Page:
For young women with athletic aspirations, life before the enactment of Title IX was vastly different. Primary physical activities for women included cheerleading and square dancing, and a mere 1 in 27 girls played sports in their high school years. Scholarships for female athletics were virtually unheard of, and women received a mere 2 percent of a school’s overall athletic budget.
Despite the limitations placed on women in the decades before the enactment of Title IX, many women had successful athletic careers. One such woman was Babe Didrikson Zaharias, who is arguably one of the most accomplished all-around athletes of our time, who accelerated in nearly every sport she tried: basketball, track, golf, baseball, tennis, swimming, diving, boxing, volleyball. Handball, bowling, billiards, skating, and cycling.
Born June 26, 1911 in Port Arthur, Texas, Mildred Didrikson Zaharias (who became known by her nickname, ‘Babe’) was the fifth of six children descended from immigrants from Norway. Though she would later be known for her athletic abilities, she found a way to make almost any activity competitive, even domestic activities.
She knew she was destined for greatness, saying, “My goal was to be the greatest athlete who ever lived.”
While playing basketball for Beaumont High School in 1930, Babe was offered $75 a month to work for Employers Casualty Company in Dallas to play for its team. Though her parents were hesitant to allow her to leave, she eventually dropped out of school to pursue her athletic endeavors.
It was here that Didrikson first proved her athletic abilities, earning Amateur Athletic Union All-American honors from 1930-1932. During these formative years, she also started training in track and field, and won four events in an AAU track competition in 1930.
Just two years later, she single-handedly won the 1932 AAU championships, which served as the Olympic qualifiers for that year. The sole representative of the Employers Casualty Company, she scored 30 points, completely destroying the runner up team which had 22 athletes participating.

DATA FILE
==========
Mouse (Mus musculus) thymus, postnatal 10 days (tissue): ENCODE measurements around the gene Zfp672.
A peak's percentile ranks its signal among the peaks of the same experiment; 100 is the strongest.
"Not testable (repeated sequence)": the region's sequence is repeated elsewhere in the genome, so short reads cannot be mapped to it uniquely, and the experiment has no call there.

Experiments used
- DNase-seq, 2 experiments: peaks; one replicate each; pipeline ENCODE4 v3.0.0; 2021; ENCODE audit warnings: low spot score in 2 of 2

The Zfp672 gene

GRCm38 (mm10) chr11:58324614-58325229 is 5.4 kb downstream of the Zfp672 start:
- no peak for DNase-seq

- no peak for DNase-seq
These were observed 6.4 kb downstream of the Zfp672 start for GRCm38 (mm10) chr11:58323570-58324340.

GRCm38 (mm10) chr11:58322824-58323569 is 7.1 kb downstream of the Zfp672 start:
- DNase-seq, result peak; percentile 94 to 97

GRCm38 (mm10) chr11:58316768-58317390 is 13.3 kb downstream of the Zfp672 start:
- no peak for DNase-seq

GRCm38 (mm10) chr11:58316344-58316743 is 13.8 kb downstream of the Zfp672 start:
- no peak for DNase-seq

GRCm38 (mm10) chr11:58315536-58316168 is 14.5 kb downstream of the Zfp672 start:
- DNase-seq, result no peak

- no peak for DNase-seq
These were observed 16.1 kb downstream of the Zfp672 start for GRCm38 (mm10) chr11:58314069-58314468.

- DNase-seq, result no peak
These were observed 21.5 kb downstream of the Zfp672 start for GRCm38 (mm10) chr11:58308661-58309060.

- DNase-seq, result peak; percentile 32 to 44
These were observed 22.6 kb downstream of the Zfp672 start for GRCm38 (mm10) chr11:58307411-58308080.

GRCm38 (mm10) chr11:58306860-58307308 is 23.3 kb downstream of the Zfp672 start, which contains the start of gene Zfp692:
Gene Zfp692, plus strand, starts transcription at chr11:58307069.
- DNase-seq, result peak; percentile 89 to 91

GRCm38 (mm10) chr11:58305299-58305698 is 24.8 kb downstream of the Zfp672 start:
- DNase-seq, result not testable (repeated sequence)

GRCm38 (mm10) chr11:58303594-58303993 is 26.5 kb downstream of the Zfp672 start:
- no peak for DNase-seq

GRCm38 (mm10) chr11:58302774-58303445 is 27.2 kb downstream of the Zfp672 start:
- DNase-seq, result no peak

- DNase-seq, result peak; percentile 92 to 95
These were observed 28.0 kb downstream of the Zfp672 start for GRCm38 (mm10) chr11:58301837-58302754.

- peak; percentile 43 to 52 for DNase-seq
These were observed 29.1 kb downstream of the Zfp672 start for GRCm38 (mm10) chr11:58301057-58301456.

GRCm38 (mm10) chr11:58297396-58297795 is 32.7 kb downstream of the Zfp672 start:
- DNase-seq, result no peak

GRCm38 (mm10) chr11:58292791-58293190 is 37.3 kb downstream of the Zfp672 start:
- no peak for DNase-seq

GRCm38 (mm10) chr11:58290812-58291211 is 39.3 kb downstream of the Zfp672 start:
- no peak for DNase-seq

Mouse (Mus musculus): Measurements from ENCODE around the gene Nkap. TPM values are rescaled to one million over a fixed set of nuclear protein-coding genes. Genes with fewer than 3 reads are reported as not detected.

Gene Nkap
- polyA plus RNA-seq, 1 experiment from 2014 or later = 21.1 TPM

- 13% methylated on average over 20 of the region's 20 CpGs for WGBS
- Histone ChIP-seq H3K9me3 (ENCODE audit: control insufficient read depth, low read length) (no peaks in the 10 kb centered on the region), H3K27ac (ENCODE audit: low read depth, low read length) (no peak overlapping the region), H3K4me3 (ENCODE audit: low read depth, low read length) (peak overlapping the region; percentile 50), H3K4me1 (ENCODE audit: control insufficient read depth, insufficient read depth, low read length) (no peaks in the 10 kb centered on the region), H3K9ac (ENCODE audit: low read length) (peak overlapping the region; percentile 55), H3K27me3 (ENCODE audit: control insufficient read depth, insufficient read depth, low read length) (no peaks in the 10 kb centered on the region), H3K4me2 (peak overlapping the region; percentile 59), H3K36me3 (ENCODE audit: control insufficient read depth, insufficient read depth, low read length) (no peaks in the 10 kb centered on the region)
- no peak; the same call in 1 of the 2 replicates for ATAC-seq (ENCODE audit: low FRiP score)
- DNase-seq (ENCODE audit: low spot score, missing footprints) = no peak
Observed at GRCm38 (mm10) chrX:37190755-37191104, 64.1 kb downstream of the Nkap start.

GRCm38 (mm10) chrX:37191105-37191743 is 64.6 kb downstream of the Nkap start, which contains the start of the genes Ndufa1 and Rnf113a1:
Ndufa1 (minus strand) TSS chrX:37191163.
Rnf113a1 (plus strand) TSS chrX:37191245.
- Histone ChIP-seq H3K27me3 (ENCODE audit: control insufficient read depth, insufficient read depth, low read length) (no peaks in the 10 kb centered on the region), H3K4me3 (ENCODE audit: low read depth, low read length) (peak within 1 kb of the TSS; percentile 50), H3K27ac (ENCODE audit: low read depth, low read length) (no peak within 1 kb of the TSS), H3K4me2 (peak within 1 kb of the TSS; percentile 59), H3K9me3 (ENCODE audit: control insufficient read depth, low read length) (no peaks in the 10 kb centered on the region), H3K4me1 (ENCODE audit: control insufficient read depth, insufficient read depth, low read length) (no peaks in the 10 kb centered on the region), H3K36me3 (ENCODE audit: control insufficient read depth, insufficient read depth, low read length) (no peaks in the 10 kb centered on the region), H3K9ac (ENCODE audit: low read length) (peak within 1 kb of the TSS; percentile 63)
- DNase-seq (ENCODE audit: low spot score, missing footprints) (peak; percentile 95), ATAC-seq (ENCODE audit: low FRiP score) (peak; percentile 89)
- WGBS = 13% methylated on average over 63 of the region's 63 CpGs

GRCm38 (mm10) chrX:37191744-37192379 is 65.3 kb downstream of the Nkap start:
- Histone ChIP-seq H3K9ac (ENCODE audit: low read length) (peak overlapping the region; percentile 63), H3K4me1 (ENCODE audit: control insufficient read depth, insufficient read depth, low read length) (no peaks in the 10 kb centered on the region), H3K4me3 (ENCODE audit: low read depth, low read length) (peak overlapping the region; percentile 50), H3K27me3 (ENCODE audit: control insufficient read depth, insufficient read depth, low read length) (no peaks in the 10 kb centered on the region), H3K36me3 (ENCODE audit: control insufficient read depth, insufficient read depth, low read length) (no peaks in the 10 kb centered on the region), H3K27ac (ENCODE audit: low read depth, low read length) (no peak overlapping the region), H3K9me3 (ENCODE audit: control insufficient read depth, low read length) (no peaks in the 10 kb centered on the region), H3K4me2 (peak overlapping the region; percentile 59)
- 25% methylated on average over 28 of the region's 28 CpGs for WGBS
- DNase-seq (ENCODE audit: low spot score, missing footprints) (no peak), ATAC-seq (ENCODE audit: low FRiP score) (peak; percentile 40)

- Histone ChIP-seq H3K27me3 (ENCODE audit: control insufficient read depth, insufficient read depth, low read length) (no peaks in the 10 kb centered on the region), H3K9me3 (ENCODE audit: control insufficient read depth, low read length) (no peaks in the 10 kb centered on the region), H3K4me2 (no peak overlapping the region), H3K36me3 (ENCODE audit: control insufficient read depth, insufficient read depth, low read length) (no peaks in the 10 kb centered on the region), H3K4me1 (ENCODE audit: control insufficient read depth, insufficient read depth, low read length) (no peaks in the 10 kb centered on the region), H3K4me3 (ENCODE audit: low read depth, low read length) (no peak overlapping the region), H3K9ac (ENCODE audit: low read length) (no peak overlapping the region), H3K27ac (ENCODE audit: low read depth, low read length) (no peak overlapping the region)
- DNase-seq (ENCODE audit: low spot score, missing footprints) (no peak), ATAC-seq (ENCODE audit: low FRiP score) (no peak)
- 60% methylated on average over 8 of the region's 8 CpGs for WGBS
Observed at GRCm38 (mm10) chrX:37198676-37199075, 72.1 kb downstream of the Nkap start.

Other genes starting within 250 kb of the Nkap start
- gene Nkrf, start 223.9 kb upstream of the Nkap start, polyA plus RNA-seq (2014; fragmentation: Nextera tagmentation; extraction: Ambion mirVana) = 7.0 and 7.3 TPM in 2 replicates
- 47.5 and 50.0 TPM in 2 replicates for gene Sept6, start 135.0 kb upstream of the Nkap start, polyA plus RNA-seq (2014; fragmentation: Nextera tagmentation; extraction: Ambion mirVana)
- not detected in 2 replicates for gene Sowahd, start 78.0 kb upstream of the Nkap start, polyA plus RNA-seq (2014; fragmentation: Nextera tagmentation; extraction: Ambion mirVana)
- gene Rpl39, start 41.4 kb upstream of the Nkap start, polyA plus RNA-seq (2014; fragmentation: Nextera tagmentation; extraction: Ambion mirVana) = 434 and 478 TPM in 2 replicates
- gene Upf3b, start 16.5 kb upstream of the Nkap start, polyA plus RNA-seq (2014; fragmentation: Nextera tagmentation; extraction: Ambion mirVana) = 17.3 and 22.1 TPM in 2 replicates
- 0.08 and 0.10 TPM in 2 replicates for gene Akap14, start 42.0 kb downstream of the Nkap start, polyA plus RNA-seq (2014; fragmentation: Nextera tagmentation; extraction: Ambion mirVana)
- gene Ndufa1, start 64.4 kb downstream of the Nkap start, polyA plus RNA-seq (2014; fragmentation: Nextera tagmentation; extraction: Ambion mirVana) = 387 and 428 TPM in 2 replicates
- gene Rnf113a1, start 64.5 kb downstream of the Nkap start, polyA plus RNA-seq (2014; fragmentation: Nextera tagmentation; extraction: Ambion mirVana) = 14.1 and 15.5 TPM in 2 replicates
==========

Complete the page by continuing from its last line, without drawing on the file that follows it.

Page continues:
That day, Babe competed in eight of the ten events, came away with wins in five, and tied for first place in the high jump event. That same day she set world records in javelin, 80-meter hurdles, high jump, and baseball throw.
While her wins qualified her for five Olympic events, women at the time were only allowed to compete in three. She won the first women’s Olympic javelin competition and set a world record in winning the first Olympic 80-meter hurdles.
During the years following her impressive Olympic wins, Babe performed on the vaudeville circuit, competed on a traveling basketball team, and toured with the bearded House of David baseball team.
As if her accomplishments weren’t enough, in 1933 she tackled a new challenge, taking up golf. Two years later she won the Texas Women’s Amateur league, and afterwards the U.S. Golf Association ruled that “for the best interest of the game,” Babe could no longer compete in the amateur league, as she was already a professional athlete in other sports. She wasn’t reinstated into the amateur leagues until nearly a decade later.
After her reinstatement, she would dominate the women’s golf circuit from 1945-1947, regularly driving the ball more than 250 yards in spite of her petite frame. She became a professional golfer in 1947, after winning 17 of 18 tournaments. She would go on to accomplish much in women’s professional golf.
Shortly after winning a tournament in 1953, she would receive an upsetting cancer diagnosis. Though the tumor was removed, surgeons discovered that the cancer had spread to an inoperable area of her lymph nodes.
Despite her terminal diagnosis, Didrikson continued her impressive streak in women’s golf. Within a year of her operation she had won her 3rd U.S. Women’s open by an unprecedented 12 strokes.
Just two years later, pain in her spine caused by cancer prevented her from competing further. She succumbed to cancer September 27, 1956 at age 45 in Galveston, TX.
Women with athletic ambitions in the years leading up to the enactment of Title IX were rife with challenges. Though Didrikson continues to have one of the most impressive all-around athletic resumes in sports history. Though she faced her fair share of sexism throughout her life during a time when female athletes were deemed freakish or unacceptable, she maintained that the only activity she wouldn’t play was dolls.
Written for Sheroes of History by Danika McClure. Danika is a musician from the northwest who sometimes takes a 30 minute break from writing to enjoy a TV show. Lover of Drake, guacamole, and angry girl music of the indie rock persuasion. You can follow her on twitter @sadwhitegrrl
Find out more…
Below are links to a selection of articles about Babe and women in sports:
Didrikson Was a Woman Ahead of Her Time
Babe Didrikson Zaharias’s Legacy Fades
The Evolution of Women’s Sports
Before and After Title IX: Women in Sports
The Babe Didrikson Zaharias Museum & Visitor Centre in Texas is dedicated to remembering her achievements. You can find out lots more on their website.
You can watch Babe in action in these clips:
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